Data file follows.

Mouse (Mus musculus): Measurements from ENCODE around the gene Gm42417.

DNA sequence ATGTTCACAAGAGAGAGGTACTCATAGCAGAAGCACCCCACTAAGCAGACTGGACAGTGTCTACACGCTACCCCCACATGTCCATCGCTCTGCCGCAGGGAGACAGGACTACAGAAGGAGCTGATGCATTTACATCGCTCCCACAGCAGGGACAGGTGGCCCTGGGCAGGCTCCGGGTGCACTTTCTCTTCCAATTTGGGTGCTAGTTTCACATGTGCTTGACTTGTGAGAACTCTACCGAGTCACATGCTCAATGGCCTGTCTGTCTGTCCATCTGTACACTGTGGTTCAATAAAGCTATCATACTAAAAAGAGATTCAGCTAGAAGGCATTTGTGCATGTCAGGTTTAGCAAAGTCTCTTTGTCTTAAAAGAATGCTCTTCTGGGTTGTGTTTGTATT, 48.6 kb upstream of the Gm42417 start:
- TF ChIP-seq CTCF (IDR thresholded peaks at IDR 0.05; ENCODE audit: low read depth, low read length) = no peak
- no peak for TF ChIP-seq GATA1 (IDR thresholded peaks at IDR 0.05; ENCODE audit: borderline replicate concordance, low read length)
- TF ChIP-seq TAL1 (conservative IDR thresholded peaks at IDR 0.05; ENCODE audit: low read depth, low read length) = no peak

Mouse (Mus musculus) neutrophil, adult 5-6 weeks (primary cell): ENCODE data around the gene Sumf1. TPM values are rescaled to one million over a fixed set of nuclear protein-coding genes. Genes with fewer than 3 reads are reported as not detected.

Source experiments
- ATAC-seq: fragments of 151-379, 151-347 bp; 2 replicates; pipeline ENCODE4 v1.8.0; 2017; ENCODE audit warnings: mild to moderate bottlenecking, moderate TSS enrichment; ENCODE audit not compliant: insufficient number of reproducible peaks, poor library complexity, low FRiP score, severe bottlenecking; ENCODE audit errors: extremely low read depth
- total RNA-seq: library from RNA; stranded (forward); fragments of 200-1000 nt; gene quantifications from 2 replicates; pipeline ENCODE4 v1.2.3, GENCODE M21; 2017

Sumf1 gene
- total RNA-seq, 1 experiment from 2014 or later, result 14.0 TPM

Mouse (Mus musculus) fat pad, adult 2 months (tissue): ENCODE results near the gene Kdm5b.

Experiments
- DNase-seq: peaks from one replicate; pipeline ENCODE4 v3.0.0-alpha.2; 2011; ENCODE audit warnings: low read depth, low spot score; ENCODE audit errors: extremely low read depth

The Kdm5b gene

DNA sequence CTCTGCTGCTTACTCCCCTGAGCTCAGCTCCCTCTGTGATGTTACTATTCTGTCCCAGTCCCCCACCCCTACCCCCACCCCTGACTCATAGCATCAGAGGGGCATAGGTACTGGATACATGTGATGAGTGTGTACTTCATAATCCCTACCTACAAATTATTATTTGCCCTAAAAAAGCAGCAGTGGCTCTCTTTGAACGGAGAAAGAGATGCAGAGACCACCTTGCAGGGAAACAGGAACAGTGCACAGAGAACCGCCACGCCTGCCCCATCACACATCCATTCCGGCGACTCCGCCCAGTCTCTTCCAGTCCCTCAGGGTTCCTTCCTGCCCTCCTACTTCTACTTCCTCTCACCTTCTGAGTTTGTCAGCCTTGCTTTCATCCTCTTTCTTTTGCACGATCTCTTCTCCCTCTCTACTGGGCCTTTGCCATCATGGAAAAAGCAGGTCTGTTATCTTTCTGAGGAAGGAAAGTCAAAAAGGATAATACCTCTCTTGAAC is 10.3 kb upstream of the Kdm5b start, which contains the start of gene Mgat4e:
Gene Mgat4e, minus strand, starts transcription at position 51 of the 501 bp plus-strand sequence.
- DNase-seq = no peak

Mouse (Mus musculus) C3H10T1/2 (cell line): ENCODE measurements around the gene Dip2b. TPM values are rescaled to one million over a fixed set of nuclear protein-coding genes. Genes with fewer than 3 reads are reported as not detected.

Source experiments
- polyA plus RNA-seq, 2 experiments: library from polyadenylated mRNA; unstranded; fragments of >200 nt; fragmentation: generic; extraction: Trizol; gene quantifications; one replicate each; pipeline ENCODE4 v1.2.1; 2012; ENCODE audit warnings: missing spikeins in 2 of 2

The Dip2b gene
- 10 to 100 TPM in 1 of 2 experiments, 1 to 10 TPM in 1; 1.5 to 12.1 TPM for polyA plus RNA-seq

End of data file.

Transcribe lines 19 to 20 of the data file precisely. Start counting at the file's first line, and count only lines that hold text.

Mouse (Mus musculus) C3H10T1/2 (cell line): ENCODE measurements around the gene Dip2b. TPM values are rescaled to one million over a fixed set of nuclear protein-coding genes. Genes with fewer than 3 reads are reported as not detected.

Source experiments